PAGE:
Voters should OK Indian Creek issue

The structure that is now known as Indian Creek High School opened in the early 1950s, and the building that is now Wintersville Elementary School was built in the 1960s. Both have served countless numbers of students and the community well since.

But educational needs and requirements have changed in the years that have passed, technology has advanced and security issues that could not have been imagined when either facility was built have become increasingly important.

Voters in the district have the chance to bring its facilties up to 21st century standards when they cast their ballots in the May 8 primary election. The opportunity is there for them to provide state-of-the-art facilities for their children, improve the educational experience for generations to come and provide a safer learning environment. They are being asked to approve a 6.1-mill bond issue that will allow the district to build two new buildings and renovate an existing building.

We say they should vote yes.

If passed, the bond issue will allow the district to cover the $45 million local portion of the $63 million project. The state, through the exceptional needs program of the Ohio Facilities Construction Commission, will contribute $18 million toward the work.

That money will cover the construction of two new buildings — a high school on site of the current high school in Wintersville and a new elementary school at the Bantam Ridge site — as well as $10 million in renovations to the Hills Elementary building — built around 50 years ago — in Mingo Junction.

Those changes will enhance educational opportunities and provide greater security by eliminating the need for pupils to walk outside between the main building and modular classrooms at the high school and Hills Elementary. That’s in addition to making all of the district’s facilities handicap accessible.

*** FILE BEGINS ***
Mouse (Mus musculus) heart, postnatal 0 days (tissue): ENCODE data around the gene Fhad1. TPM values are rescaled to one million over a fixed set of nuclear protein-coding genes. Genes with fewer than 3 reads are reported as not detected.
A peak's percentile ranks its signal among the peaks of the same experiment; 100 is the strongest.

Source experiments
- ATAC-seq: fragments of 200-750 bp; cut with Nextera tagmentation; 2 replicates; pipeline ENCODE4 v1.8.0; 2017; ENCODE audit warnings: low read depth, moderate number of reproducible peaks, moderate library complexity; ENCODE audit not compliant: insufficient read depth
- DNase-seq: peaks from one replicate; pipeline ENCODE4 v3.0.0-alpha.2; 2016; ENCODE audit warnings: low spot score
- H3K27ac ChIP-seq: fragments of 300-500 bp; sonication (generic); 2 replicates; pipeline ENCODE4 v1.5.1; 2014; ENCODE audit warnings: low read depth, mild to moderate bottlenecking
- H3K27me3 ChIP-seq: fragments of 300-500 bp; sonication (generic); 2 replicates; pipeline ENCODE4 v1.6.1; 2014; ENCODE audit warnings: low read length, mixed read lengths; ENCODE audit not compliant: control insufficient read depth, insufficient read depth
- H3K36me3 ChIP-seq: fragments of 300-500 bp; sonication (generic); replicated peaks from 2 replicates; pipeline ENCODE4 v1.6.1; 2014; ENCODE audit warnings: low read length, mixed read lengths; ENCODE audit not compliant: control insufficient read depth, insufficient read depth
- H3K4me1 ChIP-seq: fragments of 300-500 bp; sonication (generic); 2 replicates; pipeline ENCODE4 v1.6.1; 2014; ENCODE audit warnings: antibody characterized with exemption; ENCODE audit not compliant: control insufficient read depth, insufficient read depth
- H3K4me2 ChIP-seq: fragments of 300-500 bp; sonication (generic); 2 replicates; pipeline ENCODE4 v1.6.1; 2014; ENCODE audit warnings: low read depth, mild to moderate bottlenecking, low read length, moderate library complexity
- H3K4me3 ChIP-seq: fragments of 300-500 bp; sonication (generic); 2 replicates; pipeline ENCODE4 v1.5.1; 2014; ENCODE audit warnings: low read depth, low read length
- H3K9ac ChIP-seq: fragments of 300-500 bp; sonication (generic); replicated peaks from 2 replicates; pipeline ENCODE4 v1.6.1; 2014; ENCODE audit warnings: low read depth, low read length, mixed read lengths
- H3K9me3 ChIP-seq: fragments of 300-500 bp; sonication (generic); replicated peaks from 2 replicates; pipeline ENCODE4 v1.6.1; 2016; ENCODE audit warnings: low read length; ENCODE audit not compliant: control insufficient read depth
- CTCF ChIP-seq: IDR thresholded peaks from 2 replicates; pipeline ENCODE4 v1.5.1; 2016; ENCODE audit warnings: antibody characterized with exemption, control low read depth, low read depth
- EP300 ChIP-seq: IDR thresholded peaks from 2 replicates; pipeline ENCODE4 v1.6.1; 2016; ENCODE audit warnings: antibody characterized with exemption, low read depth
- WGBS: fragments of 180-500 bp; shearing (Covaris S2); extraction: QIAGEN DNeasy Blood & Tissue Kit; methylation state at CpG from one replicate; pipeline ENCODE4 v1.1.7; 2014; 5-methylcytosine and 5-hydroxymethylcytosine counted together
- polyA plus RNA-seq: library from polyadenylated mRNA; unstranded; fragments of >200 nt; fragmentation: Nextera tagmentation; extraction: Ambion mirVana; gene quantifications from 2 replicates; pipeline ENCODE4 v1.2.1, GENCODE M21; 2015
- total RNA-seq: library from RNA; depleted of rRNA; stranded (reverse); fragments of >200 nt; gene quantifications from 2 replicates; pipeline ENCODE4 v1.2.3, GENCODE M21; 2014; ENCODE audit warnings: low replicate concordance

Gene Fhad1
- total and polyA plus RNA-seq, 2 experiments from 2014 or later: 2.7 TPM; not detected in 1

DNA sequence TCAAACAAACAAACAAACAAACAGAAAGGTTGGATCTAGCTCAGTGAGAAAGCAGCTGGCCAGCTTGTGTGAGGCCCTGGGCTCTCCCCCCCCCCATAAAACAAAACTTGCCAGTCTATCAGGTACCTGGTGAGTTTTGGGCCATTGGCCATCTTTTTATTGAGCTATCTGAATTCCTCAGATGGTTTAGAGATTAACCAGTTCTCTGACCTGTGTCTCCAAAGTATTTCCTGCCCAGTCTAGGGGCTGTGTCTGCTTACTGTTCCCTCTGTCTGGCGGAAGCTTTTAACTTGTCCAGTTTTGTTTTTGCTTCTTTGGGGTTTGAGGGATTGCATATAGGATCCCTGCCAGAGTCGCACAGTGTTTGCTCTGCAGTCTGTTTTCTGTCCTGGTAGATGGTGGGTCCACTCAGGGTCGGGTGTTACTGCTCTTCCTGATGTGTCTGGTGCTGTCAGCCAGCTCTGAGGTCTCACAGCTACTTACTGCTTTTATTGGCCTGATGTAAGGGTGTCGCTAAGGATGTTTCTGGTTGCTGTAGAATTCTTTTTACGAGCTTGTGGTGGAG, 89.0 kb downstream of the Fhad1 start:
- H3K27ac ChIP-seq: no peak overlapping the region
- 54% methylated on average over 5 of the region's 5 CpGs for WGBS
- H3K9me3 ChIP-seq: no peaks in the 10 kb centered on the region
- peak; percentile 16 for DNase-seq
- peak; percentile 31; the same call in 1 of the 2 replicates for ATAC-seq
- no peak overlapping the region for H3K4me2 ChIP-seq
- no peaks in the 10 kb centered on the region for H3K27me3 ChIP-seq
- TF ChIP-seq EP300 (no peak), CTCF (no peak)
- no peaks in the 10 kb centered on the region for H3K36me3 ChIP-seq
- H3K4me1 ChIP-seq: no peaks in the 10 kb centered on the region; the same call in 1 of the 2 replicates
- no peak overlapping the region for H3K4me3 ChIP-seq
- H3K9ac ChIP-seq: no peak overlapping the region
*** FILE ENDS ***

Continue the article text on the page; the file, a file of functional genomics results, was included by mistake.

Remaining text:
If the issue is approved, the changes in the district will be dramatic and will come quickly. It’s anticipated that the new buildings will be ready for the start of the 2021-22 school year. And, while the current high school and Bantam Ridge buildings will be torn down, the district’s middle school in Mingo Junction will not be affected, and Robert Kettlewell Memorial Stadium will remain unchanged.

Baseball and softball fields at the Bantam Ridge site will be lost because of the construction, but district officials have said they will be replaced at another location in the district.

The monthly cost for a district resident who owns property valued at $100,000 will be $17.79 a month. The total for those who qualify for the homestead exemption will be $13.34 a month.

Some district voters have raised questions about the length of the bond issue. Yes, it’s for 37 years, which is a long commitment. Outweighing those concerns are the positives that would come if the issue is passed — improved educational and extracurricular opportunities, a safer school environment, lower maintenance costs, accessibility for all students, the ability to attract and retain the area’s top teachers and enhanced property values for all residents of the district.

For those reasons, the Indian Creek Local School District bond issue should be passed.